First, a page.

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Home > Business > Special


Our man at the WTO

Sidhartha | September 08, 2003

On August 13, when the United States and the European Union buried their differences and unveiled their joint framework for agricultural negotiations at the World Trade Organisation in Geneva, almost all other members of the WTO were shaken.

The joint EU-US position paper revived memories of the Uruguay Round negotiations when the two joined hands to extract the maximum from the developing and least developing countries who were still groping in the multilateral world.

The joint paper had its effect in Delhi as well. Commerce ministry officials were at a loss to explain the sudden development, particularly when India and the EU had been on the same side as far as market access was concerned.

In Geneva, India permanent representative to the WTO, K M Chandrasekhar, swung into action the moment the US and EU's intentions became clear.

Along with the Brazilian and the Argentinean ambassadors, he put together a coalition of 17 developing countries, which also consisted of heavyweights like China and South Africa. The new grouping, whose membership base has increased to 20, now, also had some members from the Cairns group supporting India.

The fact that India was able to play a prominent role in opposing the EU-US pact has much to do with Chandrasekhar. "He has wide acceptance in Geneva. He is very popular with other delegations and highly respected in the WTO secretariat," said a commerce ministry official.

Even Commerce and Industry Minister Arun Jaitley rates the 1970 batch IAS officer highly. "My role was only to give clearance [for the G20 paper] over the phone, the rest of the work was done by our delegation in Geneva," he said.

Chandrasekhar belongs to the new breed of Indian officials who have been closely associated with the Uruguay Round negotiations by virtue of their relationship with the commerce ministry.

They are better prepared and equipped to handle the complex nuances of current WTO issues. EU Trade Commissioner Pascal Lamy, himself a famously tough negotiator, was all praise for Indian negotiators saying they were "extremely good at tactics".

During the Uruguay Round talks, the Kerala cadre officer was the chairman of the Spices Board, which provided him with a background in agriculture and commodities.

In 1997, Chandrasekhar joined the commerce ministry's trade policy division, which deals with multilateral negotiations. "Since he was in the ministry when the groundwork for the Doha round of talks were being done, he is extremely conversant with the nuances of the issues," said an official.

In 1999, he moved to Brussels in the Indian embassy and learnt the tricks of negotiations with the EU. Until the Doha ministerial meeting 2001, India and the EU's relationship were more strained and it was only after Doha that the EU softened its posture so that India reduced its opposition to the Singapore issues comprising investment, competition policy, trade facilitation and government procurement.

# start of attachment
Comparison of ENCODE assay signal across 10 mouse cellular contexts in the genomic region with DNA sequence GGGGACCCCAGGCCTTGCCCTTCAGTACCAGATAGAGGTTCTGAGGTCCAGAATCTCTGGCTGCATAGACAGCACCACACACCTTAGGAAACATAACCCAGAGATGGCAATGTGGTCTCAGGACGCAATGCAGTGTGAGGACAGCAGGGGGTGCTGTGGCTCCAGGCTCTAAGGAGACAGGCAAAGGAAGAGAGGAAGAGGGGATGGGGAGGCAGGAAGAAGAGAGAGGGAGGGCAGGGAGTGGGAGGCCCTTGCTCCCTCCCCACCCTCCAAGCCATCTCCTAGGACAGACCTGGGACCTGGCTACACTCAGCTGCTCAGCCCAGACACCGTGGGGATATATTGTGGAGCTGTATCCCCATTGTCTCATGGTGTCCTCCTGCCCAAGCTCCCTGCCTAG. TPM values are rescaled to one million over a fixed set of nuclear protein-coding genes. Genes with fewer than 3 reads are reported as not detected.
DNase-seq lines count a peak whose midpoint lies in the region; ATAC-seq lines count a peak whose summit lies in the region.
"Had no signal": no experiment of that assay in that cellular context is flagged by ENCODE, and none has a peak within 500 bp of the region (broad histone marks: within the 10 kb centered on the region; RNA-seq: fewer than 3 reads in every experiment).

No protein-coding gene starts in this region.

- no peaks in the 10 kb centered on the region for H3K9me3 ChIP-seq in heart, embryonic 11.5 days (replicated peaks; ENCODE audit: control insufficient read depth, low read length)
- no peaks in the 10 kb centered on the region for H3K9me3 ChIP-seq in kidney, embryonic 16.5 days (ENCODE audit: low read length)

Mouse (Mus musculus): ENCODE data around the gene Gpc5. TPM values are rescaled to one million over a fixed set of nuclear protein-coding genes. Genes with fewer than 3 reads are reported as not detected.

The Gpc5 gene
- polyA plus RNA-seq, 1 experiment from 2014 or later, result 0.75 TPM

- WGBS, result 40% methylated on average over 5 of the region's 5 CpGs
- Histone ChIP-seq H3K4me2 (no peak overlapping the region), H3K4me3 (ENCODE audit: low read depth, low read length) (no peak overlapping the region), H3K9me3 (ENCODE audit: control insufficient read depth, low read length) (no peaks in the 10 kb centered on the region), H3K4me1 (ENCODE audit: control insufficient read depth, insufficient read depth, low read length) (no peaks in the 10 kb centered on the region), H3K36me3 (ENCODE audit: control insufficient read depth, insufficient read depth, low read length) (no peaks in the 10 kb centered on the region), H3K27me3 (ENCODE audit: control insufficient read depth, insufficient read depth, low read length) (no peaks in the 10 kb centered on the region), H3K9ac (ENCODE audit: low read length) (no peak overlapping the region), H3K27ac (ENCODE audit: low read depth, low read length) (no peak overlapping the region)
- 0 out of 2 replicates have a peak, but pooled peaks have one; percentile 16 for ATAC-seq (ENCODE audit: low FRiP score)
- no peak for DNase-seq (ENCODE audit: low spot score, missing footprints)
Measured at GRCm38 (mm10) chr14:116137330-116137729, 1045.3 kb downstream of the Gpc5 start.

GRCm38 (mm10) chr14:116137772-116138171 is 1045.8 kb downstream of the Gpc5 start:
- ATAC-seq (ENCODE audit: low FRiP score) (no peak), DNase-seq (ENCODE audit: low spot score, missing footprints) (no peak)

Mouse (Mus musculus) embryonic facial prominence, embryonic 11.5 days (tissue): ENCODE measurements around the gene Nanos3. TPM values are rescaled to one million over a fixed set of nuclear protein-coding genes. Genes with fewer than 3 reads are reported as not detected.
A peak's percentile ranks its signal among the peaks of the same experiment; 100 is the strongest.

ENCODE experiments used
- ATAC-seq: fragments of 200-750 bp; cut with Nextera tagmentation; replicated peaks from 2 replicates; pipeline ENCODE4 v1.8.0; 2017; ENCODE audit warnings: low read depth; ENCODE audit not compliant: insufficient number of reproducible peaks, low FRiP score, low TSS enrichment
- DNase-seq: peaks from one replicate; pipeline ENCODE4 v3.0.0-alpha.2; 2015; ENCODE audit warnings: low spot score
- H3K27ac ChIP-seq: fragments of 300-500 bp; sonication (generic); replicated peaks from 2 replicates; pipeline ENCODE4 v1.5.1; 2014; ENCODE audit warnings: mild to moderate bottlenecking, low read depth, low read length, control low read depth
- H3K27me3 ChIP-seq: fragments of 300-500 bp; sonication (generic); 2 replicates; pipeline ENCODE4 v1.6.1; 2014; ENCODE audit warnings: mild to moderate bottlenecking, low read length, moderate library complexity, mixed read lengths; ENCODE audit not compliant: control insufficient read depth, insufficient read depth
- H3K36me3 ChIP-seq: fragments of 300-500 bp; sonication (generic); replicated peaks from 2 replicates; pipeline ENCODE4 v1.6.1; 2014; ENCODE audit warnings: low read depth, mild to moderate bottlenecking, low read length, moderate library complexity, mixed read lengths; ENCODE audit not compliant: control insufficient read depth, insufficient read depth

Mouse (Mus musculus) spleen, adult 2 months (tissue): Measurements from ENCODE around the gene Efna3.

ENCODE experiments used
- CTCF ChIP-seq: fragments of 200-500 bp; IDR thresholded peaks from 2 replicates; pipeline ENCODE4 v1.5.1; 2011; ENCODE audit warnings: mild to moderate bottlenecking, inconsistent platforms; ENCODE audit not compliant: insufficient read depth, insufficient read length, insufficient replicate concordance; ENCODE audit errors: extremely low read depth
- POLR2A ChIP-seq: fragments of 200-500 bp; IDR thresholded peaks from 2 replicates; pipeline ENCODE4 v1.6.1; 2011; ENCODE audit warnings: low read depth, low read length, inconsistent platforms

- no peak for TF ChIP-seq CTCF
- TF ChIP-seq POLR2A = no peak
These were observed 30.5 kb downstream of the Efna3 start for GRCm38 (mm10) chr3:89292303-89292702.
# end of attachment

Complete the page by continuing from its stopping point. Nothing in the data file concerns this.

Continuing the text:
Soon after the Doha ministerial, Chandrasekhar moved to Geneva in India's Permanent Mission to replace S Narayanan in a job that many, particularly foreign service officers, were eyeing.

Those in Geneva say that Chandrasekhar has built a large support base for India's position on various issues, a tough task given that every country has a different position on each subject. "Dealing with a situation like that can be very tricky. You have to be vocal as well as sensitive to the concerns of the other member, since the same country could be a coalition partner on another issue," explained an official.

Chandrasekhar's stiff and vocal resistance often finds mentions in dispatches by NGOs from Geneva. One such web newsletter mentioned that WTO Director General Supachai Panitchpakdi had to ask the Indian ambassador to let the others present their case as well, indicating the high-pitched opposition that was being put up.

Unlike his predecessor, however, Mike Moore, Panitchpakdi has not called up India's commerce minister to lodge a complaint against the delegation. Chandrasekhar is also popular among the Geneva correspondents who refer to him as "dial-a-quote" - though he did not respond to requests for a photograph for this article.

Some officials said Chandrasekhar is partly reaping the rewards of Narayanan's groundwork before the Doha ministerial. It is not yet clear whether Chandrasekhar, an additional secretary-level officer, will move out of Geneva on promotion to secretary. A lot will depend on how good his groundwork for the Cancun ministerial, starting on Wednesday, has been.


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